Jahnavi Inniss Speaks To FAD Magazine

Jahnavi Inniss Speaks To FAD Magazine

FAD managed to have a quick chat with the winners of the 2020 MullenLowe NOVA Awards. First up we have Jahnavi Inniss from the BA Graphic Communication Design course at Central Saint Martins who won the Unilever #Unstereotype Award.

Can you tell us about your practice and/or project?

My practice is primarily focused on bringing these lesser known narratives to the surface, dismantling ‘single stories’ and providing visibility and empowerment for underrepresented communities. My design process involves experimenting with and evaluating a wide range of mediums as I consider the best method of communication. For this project I looked at the current presentations and lack thereof of Black British history and I saw the ways in which it is treated as insignificant and of minimal importance. I noticed frequent silent gaps in the timeline of Black British history and I wanted to give visibility to the existence and contributions of Black people in Britain between the 17th and 19th centuries. I wanted to dismantle the ‘single story’ which suggests that Black people had only arrived in Britain after the Second World War in the late 1940s during the Windrush period.

A lot has been written about the negatives on creativity of Lockdown/Covid can you tell us about any positives?

I think that creativity was possibly at an all-time high during lockdown. Whilst schools were closed, and with many parents being furloughed at home, people turned to arts and crafts as a hobby to keep themselves and their children entertained. Whilst non-essential art shops were closed, having to make do with the materials around the house also pushed people’s creativity as they began to think of ways of transforming everyday household items into new, interesting things.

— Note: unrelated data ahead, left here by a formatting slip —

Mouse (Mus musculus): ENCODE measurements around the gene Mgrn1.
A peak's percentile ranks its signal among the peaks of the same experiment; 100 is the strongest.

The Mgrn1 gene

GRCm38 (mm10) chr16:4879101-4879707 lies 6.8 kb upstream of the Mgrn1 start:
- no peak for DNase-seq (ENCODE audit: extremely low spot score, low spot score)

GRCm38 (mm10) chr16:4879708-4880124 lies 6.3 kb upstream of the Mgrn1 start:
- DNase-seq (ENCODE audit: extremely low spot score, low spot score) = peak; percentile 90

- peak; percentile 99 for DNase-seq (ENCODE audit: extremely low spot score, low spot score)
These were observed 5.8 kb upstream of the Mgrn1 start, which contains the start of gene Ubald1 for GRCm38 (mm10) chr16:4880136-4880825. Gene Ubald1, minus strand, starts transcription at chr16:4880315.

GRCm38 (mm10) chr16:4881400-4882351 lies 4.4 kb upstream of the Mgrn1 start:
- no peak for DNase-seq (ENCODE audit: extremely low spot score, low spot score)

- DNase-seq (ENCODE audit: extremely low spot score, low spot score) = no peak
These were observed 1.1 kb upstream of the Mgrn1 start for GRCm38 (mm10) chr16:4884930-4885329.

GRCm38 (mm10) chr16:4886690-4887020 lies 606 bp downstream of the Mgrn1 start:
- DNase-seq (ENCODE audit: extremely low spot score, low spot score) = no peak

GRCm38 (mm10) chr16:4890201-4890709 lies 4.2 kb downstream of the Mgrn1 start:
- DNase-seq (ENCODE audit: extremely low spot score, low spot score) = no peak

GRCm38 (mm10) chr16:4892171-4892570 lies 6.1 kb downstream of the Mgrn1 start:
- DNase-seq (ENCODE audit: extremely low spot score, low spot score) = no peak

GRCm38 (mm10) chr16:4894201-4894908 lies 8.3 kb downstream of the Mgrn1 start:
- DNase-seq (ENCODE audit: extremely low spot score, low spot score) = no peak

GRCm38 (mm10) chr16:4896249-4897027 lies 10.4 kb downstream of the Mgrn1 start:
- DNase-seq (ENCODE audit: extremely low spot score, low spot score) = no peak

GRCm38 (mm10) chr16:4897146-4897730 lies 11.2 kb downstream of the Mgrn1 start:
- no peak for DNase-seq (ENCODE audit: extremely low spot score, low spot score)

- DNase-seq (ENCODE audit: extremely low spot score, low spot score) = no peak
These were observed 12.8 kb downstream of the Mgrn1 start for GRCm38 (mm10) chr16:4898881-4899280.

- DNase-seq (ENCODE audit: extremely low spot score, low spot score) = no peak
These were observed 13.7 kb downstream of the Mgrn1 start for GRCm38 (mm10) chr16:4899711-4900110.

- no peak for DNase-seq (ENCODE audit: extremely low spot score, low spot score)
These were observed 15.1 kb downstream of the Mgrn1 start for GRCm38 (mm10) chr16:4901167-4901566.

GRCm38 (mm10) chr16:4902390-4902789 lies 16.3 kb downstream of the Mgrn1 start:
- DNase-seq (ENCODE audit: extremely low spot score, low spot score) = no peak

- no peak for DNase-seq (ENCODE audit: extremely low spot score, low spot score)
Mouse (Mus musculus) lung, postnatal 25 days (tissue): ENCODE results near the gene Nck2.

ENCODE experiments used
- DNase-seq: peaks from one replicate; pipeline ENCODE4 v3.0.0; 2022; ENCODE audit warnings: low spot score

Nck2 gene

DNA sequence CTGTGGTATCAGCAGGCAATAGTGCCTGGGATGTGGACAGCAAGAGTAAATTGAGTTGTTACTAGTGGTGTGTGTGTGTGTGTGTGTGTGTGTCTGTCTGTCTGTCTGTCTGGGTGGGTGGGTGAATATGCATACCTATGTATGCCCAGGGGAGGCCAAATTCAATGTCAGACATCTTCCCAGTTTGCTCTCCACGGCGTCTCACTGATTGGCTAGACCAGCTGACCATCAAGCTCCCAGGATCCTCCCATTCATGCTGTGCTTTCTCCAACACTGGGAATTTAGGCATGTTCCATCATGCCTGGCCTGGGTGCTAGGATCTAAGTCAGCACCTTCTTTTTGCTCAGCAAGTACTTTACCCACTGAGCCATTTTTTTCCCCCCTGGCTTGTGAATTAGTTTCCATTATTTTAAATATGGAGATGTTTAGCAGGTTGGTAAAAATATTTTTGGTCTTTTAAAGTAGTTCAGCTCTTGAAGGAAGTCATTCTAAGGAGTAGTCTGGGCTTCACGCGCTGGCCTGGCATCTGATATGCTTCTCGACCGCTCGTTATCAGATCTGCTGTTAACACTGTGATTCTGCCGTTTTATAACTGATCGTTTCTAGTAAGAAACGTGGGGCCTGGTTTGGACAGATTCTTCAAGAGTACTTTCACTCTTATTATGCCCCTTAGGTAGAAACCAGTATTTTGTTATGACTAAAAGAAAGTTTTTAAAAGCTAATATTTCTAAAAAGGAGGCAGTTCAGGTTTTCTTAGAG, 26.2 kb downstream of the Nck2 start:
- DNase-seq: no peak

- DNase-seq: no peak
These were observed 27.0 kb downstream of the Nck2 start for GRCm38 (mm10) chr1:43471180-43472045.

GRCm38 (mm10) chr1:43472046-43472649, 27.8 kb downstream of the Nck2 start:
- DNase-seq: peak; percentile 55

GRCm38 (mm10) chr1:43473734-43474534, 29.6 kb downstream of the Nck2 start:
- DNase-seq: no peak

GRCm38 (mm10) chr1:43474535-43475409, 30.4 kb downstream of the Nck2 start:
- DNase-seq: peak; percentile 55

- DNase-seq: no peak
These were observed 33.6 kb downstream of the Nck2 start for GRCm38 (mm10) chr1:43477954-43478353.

What was the best thing about your time at Central Saint Martins?

The best thing about my time at Central Saint Martins was just being there and being able to experiment with all of the different processes and workshops available to me. I could be in the letterpress and printmaking studios, screen printing one week, and the next week I’d be in the casting studios making a clay sculpture. As my creative practice process is heavily influenced by experimentation, it felt like I was completely free to be creative with all of the necessary tools at my disposal.

What plans / aspirations do you have for 2021 and beyond?

In 2021 I want to continue to develop my creative practice and take the time to revisit some of the ideas that I considered whilst creating my Black British History Quilt. I want to continue making work that provides a form of visibility and empowerment for underrepresented communities. I hope that this can further stimulate discussion and promote action within ongoing conversations regarding equality and social justice. I hope that these communities can get to a place where it no longer feels like an ongoing battle to be seen and heard.

What does winning a MullenLowe NOVA Award mean to you and in what way can organisations support emerging artists?

Winning a MullenLowe NOVA Award is extremely rewarding as I feel as though my project is serving its purpose. The attention my work has received means a great deal, as people are beginning to become more knowledgeable about Black British History and its legacies. A great way for organisations to support emerging artists is to continue to give publicity and showcase their work, you never know who may come across your work and be inspired by it. Additionally, arts organisations could support emerging artists by holding masterclasses or networking events with professionals from different sectors, giving advice on how to go about establishing yourself and developing your body of work.

Find out more about Jahnavi’s project here

This article was originally published on FAD Magazine